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Comcast courts Sling for multicultural content

Comcast wants to speak your language. So much so, that it has solidified a deal with Dish Network, a national satellite TV competitor, to bring the latter's internet-delivered Sling TV service to Comcast's advanced X1 platform and cable boxes in the near future.

As Dish did first on satellite, Sling TV has made a distinct mark by offering internet-connected customers more than 320 multicultural, "in-language" channels, most not available until now on cable services because of channel-bandwidth constraints.

Sling TV's world embraces native speakers of Cantonese, Mandarin, Vietnamese, German, Italian, Polish, Arabic and Urdu, offering them monthly packages of homeland channels as an add-on or stand-alone service.

In short order, those niche channels (and other Sling bundles) also will be available on the Web-enabled X1 box, accessible to viewers in "smart, fast and easy-to-use" fashion,  said Javier Garcia, senior vice president and general manager, multicultural services, for Comcast Cable. A hot topic at local headquarters, multicultural consumers are the fastest-growing segment of the population, increasing by 2.3 million per year and predicted in U.S. Census projections to become a majority by 2044.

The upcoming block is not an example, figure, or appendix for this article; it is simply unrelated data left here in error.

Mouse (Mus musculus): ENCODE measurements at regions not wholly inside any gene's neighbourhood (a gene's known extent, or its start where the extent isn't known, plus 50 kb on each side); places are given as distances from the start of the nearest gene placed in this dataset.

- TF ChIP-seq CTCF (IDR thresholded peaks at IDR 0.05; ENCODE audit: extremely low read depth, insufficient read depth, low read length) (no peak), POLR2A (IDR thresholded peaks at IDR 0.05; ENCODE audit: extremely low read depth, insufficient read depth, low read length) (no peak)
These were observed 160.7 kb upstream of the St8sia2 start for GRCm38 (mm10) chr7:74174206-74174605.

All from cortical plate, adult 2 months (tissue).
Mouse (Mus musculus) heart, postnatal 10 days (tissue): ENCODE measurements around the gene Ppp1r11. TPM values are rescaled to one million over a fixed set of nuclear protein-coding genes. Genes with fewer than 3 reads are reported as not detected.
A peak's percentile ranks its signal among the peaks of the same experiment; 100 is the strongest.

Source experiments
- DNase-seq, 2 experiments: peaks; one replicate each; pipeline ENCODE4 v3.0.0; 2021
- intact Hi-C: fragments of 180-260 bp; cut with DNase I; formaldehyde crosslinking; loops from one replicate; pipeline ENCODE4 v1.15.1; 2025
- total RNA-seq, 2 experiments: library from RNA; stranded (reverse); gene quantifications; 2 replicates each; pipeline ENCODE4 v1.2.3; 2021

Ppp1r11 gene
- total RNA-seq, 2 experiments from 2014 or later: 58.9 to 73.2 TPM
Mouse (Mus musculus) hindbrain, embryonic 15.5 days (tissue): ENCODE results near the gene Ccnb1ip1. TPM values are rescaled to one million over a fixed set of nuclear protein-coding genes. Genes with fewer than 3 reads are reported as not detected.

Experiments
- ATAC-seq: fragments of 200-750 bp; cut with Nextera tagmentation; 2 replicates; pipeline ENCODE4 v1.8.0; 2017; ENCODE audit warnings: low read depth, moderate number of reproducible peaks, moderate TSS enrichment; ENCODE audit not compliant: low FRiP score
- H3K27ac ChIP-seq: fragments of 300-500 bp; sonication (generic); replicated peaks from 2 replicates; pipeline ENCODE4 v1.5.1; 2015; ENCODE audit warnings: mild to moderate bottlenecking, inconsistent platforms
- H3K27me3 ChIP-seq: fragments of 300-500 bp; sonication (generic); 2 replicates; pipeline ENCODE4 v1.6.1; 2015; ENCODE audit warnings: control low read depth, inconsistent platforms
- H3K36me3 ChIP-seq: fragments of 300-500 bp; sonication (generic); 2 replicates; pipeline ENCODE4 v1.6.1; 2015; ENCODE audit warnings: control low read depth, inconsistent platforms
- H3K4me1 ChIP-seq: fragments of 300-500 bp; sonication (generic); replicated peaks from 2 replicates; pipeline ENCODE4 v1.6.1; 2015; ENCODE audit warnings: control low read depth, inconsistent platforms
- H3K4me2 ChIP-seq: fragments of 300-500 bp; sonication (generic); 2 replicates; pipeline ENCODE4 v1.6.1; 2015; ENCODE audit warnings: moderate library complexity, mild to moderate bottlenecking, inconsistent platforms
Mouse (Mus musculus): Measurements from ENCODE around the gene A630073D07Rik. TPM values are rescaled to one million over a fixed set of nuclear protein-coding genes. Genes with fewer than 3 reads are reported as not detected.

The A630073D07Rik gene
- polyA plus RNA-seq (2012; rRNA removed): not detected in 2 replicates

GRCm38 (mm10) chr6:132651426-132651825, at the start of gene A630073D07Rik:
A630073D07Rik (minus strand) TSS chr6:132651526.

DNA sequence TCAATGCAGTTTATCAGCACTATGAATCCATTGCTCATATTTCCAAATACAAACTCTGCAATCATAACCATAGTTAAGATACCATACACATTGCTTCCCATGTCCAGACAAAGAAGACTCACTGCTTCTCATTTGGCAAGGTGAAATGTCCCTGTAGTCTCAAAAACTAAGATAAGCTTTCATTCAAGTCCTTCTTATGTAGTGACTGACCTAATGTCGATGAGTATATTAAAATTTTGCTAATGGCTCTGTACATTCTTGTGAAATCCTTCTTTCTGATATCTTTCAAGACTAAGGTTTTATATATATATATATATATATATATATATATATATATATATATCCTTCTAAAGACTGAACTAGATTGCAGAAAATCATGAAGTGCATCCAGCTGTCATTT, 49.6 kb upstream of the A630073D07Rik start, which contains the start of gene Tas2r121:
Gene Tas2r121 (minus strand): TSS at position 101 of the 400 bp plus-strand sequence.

Comcast recently introduced X1 voice-control functionality in Spanish for its 2.5 million Spanish-speaking customers.

Pricing for Sling TV services on X1 will be "consistent with current offers on other platforms," where multicultural add-on packages start at $10 a month, said a Sling/Dish representative.

But trade publication Multichannel News pointed to Sling-imported channel bundles priced considerably higher – including four packages of Hindi-language TV ranging from $25 to $45 a month.

As Sling TV usage taps a customer's internet service allowance, X1 viewers who keep the home fires burning (and streaming) 24/7 might also wind up paying Xfinity internet overage fees, based on Comcast's usage-based data policies. The data caps are being tested in some Comcast markets, mostly in the Midwest and the South, not locally.